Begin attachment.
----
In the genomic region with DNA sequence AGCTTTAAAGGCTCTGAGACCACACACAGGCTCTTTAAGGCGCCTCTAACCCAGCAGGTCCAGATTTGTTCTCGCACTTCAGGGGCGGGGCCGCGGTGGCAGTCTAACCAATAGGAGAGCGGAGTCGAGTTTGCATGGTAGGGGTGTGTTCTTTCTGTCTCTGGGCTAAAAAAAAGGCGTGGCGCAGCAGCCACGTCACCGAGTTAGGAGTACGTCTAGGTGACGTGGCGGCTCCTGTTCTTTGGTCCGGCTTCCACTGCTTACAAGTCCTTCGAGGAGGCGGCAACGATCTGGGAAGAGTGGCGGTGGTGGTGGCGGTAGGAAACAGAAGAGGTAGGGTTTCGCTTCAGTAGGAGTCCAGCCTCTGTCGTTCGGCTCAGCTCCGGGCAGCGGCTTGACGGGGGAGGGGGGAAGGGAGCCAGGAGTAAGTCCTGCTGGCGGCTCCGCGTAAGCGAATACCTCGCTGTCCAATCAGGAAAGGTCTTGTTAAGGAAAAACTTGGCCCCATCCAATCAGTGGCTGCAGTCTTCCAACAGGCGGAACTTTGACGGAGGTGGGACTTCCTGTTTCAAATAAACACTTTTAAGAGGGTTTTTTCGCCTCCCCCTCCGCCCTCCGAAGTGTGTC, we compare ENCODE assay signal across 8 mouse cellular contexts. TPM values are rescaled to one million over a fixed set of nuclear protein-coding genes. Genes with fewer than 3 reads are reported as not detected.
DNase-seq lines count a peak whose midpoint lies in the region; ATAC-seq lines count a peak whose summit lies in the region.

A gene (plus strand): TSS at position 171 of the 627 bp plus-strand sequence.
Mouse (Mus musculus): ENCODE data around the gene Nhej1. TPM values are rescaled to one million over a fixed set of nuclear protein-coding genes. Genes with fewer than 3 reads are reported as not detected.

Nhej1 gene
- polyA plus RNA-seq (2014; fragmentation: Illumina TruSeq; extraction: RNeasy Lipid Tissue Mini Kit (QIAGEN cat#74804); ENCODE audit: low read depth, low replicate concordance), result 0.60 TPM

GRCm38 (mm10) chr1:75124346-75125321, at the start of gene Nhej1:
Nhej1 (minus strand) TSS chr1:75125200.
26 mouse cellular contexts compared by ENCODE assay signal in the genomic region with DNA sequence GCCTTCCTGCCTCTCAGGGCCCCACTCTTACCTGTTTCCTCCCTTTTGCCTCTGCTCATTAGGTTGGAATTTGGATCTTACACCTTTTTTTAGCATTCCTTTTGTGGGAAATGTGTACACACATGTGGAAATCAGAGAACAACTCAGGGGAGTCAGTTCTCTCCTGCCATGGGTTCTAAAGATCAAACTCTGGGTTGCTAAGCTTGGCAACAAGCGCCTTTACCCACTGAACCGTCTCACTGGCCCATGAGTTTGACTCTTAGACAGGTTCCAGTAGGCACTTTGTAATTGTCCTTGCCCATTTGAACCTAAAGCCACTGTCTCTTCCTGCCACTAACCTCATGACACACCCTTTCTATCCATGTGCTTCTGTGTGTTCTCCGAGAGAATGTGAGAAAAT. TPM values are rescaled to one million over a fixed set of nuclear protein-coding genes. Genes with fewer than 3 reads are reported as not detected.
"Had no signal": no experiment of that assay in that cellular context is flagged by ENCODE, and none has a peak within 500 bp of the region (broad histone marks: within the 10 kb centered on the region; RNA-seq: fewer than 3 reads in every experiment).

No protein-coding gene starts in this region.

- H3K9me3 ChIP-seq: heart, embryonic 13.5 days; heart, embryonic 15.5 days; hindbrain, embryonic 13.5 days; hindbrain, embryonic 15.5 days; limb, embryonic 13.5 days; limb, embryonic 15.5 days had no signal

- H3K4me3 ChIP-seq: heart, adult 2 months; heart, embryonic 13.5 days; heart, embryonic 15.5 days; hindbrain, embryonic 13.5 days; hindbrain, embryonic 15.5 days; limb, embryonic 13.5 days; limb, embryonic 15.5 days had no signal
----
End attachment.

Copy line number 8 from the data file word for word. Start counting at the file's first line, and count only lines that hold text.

Nhej1 (minus strand) TSS chr1:75125200.